NOOR NAQAWEH/THE VARSITY

A recent study conducted by researchers at the Department of Nutritional Sciences at the University of Toronto found that, of 3,178 meals sourced from 10 fast-food and seven sit-down restaurants, 50 per cent are found to exceed the WHO’s proposed daily recommendation for sugar intake.

The WHO recommends that added sugar not make up more than five per cent of daily dietary consumption — a 50 per cent drop from the older guideline published in the early 2000s, which recommended that it make up less than 10 per cent.

Mary Scourboutakos, the lead author of the study and a doctoral student at the Department of Nutritional Sciences, says that consuming high amounts of sugar can lead to long-term potential harm, such as causing obesity and tooth decay.

Scourboutakos’s research focuses on added sugar, otherwise known as free sugar, which is “table sugar added to foods and drinks by the cook or consumer and sugars naturally present in honey, syrups, fruit juices and fruit juice concentrates.” The research is important as there is an ongoing obesity epidemic in Canada: one in four children and youth in Canada is found to be overweight or obese.

Obese children are much more likely to experience health conditions, such as Type 2 Diabetes and high blood pressure, which were previously seen only among adults.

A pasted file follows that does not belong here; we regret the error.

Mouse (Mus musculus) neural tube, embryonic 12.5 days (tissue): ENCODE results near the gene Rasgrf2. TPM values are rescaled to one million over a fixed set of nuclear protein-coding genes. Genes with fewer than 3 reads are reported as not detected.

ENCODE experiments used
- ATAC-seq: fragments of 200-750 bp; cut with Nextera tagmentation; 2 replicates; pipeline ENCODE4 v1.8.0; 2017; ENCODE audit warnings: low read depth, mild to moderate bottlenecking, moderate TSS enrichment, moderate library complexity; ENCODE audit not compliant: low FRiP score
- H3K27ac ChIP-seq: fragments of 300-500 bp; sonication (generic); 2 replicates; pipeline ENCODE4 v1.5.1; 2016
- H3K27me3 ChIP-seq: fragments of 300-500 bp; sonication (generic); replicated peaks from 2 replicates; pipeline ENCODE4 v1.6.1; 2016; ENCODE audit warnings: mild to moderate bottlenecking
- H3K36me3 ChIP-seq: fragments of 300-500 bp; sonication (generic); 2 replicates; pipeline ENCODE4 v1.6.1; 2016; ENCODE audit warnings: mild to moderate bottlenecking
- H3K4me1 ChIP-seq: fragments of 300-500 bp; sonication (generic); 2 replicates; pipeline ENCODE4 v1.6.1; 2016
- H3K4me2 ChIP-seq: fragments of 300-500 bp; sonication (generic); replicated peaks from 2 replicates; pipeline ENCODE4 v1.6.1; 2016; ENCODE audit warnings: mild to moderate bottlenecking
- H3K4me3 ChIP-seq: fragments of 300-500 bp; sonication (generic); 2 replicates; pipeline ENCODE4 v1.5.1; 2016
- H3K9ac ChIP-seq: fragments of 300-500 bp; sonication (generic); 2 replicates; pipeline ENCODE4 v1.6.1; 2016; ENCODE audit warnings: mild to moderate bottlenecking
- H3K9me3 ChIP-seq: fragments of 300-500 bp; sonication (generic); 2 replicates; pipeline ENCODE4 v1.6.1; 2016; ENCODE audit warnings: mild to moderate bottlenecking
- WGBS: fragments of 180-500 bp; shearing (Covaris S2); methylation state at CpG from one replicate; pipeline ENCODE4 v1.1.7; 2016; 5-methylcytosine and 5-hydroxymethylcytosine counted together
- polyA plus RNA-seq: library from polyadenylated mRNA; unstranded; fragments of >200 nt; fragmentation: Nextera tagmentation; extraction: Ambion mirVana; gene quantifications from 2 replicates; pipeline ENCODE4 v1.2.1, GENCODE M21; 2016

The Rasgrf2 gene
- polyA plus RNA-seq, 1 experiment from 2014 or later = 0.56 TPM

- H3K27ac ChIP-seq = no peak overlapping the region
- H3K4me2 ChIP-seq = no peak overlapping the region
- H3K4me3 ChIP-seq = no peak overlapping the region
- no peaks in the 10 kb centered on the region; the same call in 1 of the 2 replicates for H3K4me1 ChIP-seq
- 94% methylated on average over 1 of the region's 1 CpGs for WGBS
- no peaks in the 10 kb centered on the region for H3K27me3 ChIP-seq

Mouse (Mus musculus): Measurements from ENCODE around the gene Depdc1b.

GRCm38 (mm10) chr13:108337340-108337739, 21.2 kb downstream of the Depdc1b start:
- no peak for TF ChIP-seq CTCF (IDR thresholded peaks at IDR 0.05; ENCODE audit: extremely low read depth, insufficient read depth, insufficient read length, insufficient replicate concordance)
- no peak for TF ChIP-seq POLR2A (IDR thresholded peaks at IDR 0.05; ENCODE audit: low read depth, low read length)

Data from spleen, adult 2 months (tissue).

Restaurants offer a mix of unhealthy and healthy options on their menus, varying in the amount of sugar, but it remains unknown to researchers whether or not children choose the healthy options over the unhealthy ones. In their research, they recommend incentivising children to select the healthy options, such as negative incentive of refraining from selling toys with meals that do not meet nutritional criteria.

However, as profit-driven organizations, restaurants are likely to continue the unhealthy options due to continual demand and preferences of consumers. Until we, as consumers, make a clear decision to not have these options made available to us, our children may continue to fall into the temptation of soda and deep-fried food.

In addition, Scourboutakos warns against consuming food that claims to be sugar-free, such as sugar-free cola, because “artificial sweeteners make you crave for more sugar.” Thus, parents and children would be better off consuming naturally flavoured food.

When asked about the current state of school meals, Scourboutakos says, “While recently, it is included in the provincial legislation to ensure the [nutritional] quality of meals in school canteens, we know little in whether it is actually being implemented.” She added that there has been much wider discussion and active implementation of new measures in the United States, though some new ones have yet to be successful.

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